John's Journal...

Secrets to Shallow Water Crappie by John E. Phillips

Day 5: John Powell on How to Fish When a Cold Front Affects Shallow-Water Crappie

Editor’s Note: All crappie anglers know that during the spring, crappie move into shallow-water bays to spawn. Spawning activity generally takes place in extremely-shallow bays and creeks with plenty of brush in them. However, most crappie fishermen fish these regions from boats and fish the outer edges of the cover – usually the deepest part of the water.

Click for Larger ViewFor 2 weeks, every boat coming from the lake contained loads of crappie. All my friends talked about locating the crappie on the banks in the shallow water during the spawn. Everyone on the lake seemed to have caught limits of shallow-water slabs. I’d planned a trip to fish with the late John Powell of Montgomery, Alabama, an avid bass and crappie angler the following weekend. However, as I watched the weather report on Friday night, the weatherman announced that a blast of winter air pushing south should hit our region sometime around 1:00 am. When I called Powell that night and asked him, “What are we going to do?” Click for Larger ViewI fully expected him to cancel the trip. But Powell laughed and told me, “We’re going to load-up on crappie tomorrow, because no one will be on the lake. But be sure to bring your snowmobile suit.”

When I arrived at the lake that morning, the once 60-degree temperatures hovered in the 30s. However, the chill factor made the temperature feel about 20 degrees. I thought we’d wasted a trip and our time. But Powell put the boat in the water, ran about 5-minutes down the lake, stopped about 30 yards from the bank and started drop-fishing 10-yards from the bank in open water. He’d moved his cork up the line, so his minnow would swim about 5-feet deep. Sitting in the back of the boat beginning to bait-up, I griped to Powell, “I can’t reach the bank from here.” Powell looked back, smiled and said, “Good, because the crappie aren’t on the bank. They’ve pulled out here in deep water where nobody fishes for them during the spawn. They won’t move-up shallow again until the water warms-up.”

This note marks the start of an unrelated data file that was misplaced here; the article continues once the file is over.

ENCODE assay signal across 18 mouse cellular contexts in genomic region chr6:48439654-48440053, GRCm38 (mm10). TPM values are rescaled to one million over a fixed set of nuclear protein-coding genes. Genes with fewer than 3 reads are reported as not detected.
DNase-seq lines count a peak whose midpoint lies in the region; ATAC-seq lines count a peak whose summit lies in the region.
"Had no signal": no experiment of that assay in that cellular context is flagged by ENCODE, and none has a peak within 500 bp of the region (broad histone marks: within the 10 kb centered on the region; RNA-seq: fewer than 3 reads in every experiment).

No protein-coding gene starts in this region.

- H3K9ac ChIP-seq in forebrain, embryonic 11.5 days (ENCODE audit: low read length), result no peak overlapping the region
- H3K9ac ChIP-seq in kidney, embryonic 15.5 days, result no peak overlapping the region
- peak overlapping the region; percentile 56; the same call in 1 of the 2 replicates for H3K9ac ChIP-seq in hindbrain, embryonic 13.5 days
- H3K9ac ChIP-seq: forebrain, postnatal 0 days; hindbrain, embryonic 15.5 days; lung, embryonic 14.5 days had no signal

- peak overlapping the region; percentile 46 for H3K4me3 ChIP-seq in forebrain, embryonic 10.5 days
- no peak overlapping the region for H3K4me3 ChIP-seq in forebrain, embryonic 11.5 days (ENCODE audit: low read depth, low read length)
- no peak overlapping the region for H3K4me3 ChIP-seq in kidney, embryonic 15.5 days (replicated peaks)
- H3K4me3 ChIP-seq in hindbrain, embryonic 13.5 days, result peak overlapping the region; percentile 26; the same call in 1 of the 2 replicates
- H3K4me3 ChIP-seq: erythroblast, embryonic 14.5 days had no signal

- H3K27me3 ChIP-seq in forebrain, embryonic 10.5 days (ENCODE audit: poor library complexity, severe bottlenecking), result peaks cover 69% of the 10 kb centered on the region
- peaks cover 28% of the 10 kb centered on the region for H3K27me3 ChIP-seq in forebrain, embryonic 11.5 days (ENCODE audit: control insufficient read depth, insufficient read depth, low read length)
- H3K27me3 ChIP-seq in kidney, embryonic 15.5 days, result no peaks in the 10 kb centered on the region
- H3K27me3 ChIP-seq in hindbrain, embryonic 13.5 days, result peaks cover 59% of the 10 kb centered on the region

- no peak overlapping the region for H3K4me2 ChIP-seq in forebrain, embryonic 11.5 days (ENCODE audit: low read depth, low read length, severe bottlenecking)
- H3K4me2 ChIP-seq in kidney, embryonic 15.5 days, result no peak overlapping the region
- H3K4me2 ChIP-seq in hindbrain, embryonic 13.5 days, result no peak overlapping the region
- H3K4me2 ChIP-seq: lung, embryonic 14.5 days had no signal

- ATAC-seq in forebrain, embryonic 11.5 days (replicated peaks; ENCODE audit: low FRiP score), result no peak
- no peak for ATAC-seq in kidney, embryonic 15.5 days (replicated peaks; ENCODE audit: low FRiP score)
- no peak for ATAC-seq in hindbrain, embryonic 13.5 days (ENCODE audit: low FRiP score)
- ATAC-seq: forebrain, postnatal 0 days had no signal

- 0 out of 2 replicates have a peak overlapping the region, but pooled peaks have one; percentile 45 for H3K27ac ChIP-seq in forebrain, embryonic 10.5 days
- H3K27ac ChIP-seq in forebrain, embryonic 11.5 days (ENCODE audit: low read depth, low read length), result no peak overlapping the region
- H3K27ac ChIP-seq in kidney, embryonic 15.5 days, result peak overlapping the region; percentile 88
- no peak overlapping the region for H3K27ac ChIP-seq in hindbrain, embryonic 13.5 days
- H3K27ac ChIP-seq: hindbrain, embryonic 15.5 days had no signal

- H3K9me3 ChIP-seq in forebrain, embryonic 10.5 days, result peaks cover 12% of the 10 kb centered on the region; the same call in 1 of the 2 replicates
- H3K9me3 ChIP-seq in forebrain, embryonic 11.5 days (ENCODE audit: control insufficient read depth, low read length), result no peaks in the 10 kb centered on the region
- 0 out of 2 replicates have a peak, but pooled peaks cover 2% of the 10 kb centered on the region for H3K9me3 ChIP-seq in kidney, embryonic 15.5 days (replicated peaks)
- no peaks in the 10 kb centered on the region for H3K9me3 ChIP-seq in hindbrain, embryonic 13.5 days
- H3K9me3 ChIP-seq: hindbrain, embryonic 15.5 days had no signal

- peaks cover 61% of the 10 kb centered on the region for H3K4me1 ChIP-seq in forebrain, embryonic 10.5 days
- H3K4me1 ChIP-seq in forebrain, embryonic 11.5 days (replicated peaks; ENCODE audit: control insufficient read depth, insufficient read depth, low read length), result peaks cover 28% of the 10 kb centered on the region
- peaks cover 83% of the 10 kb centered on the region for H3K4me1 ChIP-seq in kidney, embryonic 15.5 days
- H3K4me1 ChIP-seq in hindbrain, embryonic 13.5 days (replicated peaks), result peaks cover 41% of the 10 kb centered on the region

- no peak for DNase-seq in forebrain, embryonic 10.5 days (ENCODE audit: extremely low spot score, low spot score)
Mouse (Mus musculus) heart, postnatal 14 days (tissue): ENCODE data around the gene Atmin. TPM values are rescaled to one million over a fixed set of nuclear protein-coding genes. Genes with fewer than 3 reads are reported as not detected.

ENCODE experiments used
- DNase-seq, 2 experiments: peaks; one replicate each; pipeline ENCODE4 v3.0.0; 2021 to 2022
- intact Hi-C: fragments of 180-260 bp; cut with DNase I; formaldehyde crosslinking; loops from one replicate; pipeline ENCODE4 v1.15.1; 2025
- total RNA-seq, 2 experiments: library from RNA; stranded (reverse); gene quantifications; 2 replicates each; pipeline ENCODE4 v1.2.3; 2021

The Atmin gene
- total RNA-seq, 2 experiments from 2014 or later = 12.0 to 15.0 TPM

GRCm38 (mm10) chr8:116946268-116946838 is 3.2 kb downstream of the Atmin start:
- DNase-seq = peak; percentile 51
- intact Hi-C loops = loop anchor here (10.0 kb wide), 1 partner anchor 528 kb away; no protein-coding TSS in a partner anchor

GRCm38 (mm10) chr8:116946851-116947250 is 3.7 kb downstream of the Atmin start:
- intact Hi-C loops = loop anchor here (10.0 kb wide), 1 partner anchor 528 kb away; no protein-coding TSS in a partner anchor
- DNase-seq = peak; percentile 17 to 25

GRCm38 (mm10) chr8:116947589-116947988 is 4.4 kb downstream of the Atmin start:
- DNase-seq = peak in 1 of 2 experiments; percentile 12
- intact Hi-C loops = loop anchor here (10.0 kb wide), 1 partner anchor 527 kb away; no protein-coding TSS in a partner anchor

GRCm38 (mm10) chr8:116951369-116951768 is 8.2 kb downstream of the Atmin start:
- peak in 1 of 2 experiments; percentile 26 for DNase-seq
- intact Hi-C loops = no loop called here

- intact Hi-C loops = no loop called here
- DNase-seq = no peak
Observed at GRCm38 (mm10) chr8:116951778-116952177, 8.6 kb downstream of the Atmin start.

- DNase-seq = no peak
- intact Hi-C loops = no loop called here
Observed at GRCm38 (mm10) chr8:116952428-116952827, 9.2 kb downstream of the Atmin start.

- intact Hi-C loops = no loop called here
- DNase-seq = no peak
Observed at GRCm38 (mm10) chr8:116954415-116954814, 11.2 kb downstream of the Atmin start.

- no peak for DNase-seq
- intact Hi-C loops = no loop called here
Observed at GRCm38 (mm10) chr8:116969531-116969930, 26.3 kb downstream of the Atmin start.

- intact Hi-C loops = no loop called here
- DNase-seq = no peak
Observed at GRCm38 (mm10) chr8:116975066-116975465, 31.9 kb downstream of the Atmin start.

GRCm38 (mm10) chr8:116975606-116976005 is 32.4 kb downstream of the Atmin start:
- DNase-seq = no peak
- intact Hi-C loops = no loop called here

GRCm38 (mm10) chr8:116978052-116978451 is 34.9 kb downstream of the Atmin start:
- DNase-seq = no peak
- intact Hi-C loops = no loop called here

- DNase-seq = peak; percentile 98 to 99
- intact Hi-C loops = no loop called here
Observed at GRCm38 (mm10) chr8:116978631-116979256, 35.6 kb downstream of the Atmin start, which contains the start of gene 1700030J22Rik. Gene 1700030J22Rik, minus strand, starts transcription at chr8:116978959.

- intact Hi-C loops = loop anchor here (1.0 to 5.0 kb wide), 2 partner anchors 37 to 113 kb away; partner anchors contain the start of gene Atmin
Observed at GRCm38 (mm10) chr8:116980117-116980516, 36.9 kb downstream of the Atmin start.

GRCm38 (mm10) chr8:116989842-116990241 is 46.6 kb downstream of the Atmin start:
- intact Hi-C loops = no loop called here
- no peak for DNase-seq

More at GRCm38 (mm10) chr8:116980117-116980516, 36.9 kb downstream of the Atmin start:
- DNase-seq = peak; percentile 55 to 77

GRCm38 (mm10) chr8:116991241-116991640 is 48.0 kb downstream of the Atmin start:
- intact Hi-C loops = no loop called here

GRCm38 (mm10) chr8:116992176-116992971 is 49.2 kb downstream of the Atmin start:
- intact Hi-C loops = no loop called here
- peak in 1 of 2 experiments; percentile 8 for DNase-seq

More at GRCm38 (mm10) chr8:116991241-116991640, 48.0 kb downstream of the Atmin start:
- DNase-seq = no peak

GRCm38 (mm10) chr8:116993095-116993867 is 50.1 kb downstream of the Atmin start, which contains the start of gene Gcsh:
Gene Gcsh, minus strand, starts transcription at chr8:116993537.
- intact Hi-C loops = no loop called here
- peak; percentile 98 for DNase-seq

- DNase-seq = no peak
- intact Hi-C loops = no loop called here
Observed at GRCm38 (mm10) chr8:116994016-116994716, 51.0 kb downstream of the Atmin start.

Click for Larger ViewAlthough I’ve always fished around brush, stumps, grass, weeds or some type of cover, Powell chose for us to fish in the open water with not a twig in sight. As I got my minnow in the water, Powell’s cork sank, and he brought a big crappie to the boat. “What are the crappie doing out here in open water?” I asked him. Powell took his crappie off his hook and explained, “Those crappie are waiting for warm weather and warm water to move-in shallow again.” When I told him that there was nothing for those crappie to hold on out there, Powell quickly said, “Oh, yes, there is. There are roots, stumps, logs and limbs that you won’t spot even on the depth finder right against the bottom. When a cold front hits, those crappie still will be in the same area where they’ve been spawning. Click for Larger ViewThey just move-away from the bank and out to deep water until the weather warms-up.”

Since that time, I’ve enjoyed traveling to a lake when a cold front hits in the spring, because I know that although I probably won’t encounter many crappie fishermen on the lake trying to catch crappie, the crappie haven’t gone anywhere. They’ve simply pulled away from the bank into the deeper water, and they’ll quickly move back into the shallow water once the weather turns spring-like again.

Check back each day this week for more about "Secrets to Shallow Water Crappie by John E. Phillips "

Day 1: How Joe’s Champion’s Crappie Technique Beats the Boat Fisherman
Day 2: Locate Warm Water Discharges to Catch Crappie in Shallow Water
Day 3: How to Duck-Hunt Crappie and Catch Crappie in Isolated Areas
Day 4: John Holley Explains How to Take Big Crappie with Brute Force
Day 5: John Powell on How to Fish When a Cold Front Affects Shallow-Water Crappie

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Entry 607, Day 5